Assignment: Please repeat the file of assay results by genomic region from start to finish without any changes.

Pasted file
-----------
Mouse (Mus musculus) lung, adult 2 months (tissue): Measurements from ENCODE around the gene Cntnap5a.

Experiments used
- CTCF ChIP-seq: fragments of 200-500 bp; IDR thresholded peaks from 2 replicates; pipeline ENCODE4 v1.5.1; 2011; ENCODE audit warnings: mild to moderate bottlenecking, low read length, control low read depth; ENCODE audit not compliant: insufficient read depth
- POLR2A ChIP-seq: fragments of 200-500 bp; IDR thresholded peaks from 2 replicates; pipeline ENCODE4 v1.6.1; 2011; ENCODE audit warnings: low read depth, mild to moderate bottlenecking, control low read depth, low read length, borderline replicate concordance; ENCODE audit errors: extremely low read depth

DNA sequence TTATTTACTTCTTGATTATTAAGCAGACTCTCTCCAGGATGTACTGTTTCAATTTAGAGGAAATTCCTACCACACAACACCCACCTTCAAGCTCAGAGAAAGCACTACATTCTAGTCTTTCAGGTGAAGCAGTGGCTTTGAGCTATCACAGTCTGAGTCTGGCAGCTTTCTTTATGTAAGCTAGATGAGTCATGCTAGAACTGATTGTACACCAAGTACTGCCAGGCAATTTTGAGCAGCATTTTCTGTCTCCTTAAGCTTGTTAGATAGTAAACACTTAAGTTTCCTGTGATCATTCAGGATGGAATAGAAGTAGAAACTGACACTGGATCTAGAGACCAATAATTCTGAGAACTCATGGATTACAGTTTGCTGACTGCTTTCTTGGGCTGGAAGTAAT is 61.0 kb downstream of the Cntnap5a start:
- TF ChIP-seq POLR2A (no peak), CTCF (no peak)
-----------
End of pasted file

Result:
Mouse (Mus musculus) lung, adult 2 months (tissue): Measurements from ENCODE around the gene Cntnap5a.

Experiments used
- CTCF ChIP-seq: fragments of 200-500 bp; IDR thresholded peaks from 2 replicates; pipeline ENCODE4 v1.5.1; 2011; ENCODE audit warnings: mild to moderate bottlenecking, low read length, control low read depth; ENCODE audit not compliant: insufficient read depth
- POLR2A ChIP-seq: fragments of 200-500 bp; IDR thresholded peaks from 2 replicates; pipeline ENCODE4 v1.6.1; 2011; ENCODE audit warnings: low read depth, mild to moderate bottlenecking, control low read depth, low read length, borderline replicate concordance; ENCODE audit errors: extremely low read depth

DNA sequence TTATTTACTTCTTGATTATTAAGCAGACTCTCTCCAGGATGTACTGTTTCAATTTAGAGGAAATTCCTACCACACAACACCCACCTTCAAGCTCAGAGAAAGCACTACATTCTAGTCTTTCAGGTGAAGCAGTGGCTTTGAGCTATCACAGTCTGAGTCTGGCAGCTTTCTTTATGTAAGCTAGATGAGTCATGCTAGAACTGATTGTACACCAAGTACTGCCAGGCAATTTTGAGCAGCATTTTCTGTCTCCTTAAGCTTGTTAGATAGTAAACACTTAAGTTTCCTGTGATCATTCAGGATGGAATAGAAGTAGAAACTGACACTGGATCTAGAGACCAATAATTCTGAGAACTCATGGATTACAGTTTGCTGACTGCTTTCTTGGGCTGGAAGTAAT is 61.0 kb downstream of the Cntnap5a start:
- TF ChIP-seq POLR2A (no peak), CTCF (no peak)